If you miss the statute of limitations deadline, a court will dismiss any lawsuit you try to file, and the opposing party will refuse to negotiate. 

What Is a Settlement Agreement?

A settlement agreement is a formal contract where you agree to drop your claim for damages permanently, and the opposing party agrees to pay the amount of damages you both agreed to. A lawyer should draft this agreement; a single misplaced word could result in outsized consequences.

How Do I Enforce a Settlement Agreement?

You can file a contract lawsuit based on the terms of the settlement agreement. Assuming you have the facts on your side, you can obtain a judgment for the amount of your settlement. If the defendant refuses to pay, you will have to file another action asking the court to seize the funds that the opposing party owes you. 

How Can a Dallas Personal Injury Lawyer Help Me?

An experienced Dallas personal injury lawyer can help you in the following ways, among others:

  • Listen to your story, answer your questions, and evaluate the validity of your claim.
  • Perform a preliminary investigation of your claim.
  • Gather admissible evidence.
  • Estimate the value of your claim.
  • Advise you of your rights.
  • Advise you against common mistakes that could ruin your claim.
  • Negotiate your claim with the opposing party.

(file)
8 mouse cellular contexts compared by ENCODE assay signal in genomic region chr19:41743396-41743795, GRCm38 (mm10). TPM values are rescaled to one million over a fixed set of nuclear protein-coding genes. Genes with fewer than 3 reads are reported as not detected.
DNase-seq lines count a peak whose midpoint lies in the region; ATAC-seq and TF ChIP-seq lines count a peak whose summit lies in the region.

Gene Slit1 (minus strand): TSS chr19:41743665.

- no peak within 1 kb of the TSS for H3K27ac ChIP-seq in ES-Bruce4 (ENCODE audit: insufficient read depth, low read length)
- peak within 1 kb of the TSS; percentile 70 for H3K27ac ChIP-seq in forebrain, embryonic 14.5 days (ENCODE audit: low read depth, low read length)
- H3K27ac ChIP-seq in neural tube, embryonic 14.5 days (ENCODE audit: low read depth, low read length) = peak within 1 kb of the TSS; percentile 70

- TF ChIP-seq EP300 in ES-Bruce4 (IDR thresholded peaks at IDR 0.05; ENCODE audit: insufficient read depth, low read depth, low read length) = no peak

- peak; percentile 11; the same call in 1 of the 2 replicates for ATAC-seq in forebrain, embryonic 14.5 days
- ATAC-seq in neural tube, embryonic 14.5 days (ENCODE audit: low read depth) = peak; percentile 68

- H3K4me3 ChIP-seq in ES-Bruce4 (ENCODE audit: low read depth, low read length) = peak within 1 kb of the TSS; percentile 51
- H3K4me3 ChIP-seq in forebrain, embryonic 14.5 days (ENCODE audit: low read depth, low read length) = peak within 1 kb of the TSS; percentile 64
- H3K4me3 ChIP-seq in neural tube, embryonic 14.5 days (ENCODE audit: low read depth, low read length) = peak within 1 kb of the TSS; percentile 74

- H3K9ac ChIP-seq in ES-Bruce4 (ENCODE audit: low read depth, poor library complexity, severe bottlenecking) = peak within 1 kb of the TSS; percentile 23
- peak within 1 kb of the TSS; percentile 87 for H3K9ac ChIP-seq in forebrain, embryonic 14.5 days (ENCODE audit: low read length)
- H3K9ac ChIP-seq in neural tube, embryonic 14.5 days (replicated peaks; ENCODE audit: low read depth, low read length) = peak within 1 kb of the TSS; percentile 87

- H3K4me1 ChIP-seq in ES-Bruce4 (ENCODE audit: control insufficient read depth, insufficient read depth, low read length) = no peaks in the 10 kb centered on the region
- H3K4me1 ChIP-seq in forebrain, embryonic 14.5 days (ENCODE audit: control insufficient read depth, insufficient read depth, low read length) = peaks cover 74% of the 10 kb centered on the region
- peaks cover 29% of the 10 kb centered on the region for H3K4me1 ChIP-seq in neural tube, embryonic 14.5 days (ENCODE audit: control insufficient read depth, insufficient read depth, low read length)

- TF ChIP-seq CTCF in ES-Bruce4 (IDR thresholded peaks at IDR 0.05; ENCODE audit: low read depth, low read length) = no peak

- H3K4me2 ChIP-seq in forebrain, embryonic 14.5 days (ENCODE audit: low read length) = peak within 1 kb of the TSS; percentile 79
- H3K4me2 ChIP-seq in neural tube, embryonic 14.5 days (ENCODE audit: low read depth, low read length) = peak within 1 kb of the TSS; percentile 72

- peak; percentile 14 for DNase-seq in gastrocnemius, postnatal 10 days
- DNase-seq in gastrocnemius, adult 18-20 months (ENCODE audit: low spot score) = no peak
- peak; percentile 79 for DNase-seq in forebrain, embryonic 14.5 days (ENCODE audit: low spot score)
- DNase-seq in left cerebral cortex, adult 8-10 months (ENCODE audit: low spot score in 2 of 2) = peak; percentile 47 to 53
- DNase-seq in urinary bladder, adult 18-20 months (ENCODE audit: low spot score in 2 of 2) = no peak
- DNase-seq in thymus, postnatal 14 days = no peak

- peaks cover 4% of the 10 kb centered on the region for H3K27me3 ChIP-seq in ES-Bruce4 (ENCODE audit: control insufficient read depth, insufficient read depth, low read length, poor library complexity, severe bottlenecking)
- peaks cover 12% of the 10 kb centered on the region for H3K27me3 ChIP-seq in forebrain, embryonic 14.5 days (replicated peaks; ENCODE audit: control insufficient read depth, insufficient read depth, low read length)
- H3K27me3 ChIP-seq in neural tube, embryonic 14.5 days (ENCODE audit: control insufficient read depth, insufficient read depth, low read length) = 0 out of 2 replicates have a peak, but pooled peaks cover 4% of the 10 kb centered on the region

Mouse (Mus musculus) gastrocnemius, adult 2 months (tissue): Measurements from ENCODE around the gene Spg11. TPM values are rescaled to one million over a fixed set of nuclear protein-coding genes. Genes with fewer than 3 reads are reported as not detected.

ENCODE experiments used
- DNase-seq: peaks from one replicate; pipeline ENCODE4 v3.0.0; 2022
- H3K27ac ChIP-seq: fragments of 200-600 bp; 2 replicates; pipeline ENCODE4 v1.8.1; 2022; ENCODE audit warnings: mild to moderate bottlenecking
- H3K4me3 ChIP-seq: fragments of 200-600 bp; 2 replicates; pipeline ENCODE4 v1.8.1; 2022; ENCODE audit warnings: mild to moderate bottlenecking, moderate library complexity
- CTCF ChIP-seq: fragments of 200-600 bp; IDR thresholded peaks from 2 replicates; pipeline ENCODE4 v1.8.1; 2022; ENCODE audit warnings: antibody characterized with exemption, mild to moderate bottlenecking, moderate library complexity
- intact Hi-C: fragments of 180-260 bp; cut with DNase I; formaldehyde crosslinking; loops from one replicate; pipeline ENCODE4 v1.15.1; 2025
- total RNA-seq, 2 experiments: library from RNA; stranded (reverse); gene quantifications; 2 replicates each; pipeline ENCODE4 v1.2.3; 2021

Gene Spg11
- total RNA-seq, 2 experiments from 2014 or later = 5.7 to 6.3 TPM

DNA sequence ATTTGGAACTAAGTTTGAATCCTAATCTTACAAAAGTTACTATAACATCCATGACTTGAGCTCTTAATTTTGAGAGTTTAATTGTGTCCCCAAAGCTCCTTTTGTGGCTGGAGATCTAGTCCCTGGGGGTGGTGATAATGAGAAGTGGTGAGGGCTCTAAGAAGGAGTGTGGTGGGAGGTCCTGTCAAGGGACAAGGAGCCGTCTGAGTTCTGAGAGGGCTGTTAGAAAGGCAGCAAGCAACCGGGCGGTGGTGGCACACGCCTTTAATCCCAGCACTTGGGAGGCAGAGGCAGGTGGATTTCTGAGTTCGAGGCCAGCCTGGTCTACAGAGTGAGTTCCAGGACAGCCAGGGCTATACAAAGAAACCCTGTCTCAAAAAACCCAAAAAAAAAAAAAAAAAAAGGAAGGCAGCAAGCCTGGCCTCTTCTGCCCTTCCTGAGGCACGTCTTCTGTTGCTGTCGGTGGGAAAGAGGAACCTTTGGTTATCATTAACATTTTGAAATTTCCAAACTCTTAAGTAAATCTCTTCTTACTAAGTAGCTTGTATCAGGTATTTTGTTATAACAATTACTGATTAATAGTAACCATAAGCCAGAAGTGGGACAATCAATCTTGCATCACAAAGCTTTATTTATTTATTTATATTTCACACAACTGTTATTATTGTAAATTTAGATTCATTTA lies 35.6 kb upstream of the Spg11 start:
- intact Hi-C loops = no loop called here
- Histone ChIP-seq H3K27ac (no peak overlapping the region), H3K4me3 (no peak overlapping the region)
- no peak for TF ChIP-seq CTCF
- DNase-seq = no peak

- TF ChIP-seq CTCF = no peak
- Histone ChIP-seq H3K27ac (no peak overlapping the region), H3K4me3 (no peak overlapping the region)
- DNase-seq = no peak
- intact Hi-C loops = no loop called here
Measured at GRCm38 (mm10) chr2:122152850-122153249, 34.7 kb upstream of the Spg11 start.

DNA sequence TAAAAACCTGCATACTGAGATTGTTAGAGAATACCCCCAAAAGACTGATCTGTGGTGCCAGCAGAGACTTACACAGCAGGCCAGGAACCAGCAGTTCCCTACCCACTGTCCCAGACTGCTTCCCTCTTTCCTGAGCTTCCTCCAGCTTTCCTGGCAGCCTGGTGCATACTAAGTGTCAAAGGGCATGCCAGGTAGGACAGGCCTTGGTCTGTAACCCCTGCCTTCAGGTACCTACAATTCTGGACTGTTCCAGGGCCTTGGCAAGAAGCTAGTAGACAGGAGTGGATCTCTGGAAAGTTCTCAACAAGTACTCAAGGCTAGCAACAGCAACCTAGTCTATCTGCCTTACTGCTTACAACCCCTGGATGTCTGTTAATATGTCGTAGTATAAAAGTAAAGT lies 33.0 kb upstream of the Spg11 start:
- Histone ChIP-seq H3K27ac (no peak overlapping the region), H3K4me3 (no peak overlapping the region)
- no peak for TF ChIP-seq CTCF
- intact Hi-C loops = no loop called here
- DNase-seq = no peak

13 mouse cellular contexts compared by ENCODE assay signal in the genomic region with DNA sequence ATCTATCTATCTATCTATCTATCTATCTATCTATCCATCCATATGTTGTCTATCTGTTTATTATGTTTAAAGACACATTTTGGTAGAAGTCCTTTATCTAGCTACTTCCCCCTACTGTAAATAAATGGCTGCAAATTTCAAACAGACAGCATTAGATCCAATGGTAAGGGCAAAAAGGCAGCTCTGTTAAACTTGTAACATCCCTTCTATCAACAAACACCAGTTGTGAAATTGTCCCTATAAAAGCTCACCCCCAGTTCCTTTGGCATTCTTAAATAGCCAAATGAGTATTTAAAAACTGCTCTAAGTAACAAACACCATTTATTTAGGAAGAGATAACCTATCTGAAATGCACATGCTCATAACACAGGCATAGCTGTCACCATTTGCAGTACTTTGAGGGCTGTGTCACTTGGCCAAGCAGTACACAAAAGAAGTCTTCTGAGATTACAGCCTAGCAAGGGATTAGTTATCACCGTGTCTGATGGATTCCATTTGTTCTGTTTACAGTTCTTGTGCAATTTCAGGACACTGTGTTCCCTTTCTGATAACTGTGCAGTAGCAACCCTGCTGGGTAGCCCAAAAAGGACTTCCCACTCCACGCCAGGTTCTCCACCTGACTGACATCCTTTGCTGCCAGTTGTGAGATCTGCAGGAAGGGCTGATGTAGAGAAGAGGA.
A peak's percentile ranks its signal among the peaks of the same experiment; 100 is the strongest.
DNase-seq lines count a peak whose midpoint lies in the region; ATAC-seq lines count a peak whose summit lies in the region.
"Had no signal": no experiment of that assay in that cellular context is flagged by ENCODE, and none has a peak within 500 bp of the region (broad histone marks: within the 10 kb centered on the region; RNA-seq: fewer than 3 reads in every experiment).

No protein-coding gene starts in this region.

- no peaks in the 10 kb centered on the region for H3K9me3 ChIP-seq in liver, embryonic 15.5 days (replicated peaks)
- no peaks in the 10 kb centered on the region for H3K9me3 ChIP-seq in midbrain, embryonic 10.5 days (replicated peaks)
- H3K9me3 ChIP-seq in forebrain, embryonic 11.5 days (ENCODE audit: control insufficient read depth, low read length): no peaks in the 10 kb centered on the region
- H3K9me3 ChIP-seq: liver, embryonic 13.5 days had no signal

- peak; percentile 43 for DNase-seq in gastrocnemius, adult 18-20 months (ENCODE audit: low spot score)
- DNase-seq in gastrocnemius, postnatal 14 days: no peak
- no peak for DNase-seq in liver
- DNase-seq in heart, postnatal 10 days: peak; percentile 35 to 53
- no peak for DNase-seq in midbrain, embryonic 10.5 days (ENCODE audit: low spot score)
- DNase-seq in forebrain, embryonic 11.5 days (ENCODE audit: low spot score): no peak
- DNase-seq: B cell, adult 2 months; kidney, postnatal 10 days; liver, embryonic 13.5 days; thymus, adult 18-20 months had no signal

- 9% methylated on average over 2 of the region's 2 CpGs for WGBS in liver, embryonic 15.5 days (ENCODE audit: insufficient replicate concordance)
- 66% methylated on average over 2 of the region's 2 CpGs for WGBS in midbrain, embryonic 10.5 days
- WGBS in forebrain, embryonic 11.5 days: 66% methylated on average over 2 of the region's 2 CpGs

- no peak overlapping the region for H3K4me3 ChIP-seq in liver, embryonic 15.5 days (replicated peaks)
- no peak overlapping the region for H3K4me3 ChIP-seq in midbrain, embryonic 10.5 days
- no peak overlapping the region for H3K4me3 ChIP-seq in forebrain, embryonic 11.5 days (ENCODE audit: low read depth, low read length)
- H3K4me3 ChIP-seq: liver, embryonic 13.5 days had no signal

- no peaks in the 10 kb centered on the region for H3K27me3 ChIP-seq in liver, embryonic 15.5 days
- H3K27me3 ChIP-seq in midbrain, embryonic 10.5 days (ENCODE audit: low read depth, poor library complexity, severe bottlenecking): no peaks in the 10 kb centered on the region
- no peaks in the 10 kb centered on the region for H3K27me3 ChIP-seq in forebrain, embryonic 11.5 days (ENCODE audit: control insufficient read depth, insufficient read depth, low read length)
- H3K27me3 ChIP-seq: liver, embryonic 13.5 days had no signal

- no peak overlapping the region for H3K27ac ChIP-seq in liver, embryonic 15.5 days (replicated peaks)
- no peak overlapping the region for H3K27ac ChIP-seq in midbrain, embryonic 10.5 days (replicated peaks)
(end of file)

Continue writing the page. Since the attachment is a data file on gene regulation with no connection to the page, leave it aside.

• Help you draft legal documents. Most lawsuits never make it to trial, but you still might need to file a lawsuit to win advantage in settlement negotiations. 
  • Help you with the pretrial discovery evidence collection process, if you choose to file a lawsuit.
  • Draft the settlement agreement for you.

A seasoned personal injury lawyer can help you in many other ways as well.

Do You Need To Hire a Dallas Personal Injury Attorney?

That all depends on the nature of your case. In most cases, the answer is yes. You might be able to handle a small claim on your own. Nevertheless, since the value of your claim might be hidden, you might need to contact an experienced Dallas personal injury lawyer for a free consultation just to determine its true value. Since initial consultations carry no cost or obligation, you have little to lose by scheduling one.

Contact a Fort Worth personal injury attorney at Anderson Injury Lawyers for a free initial consultation by calling (817) 294-1900.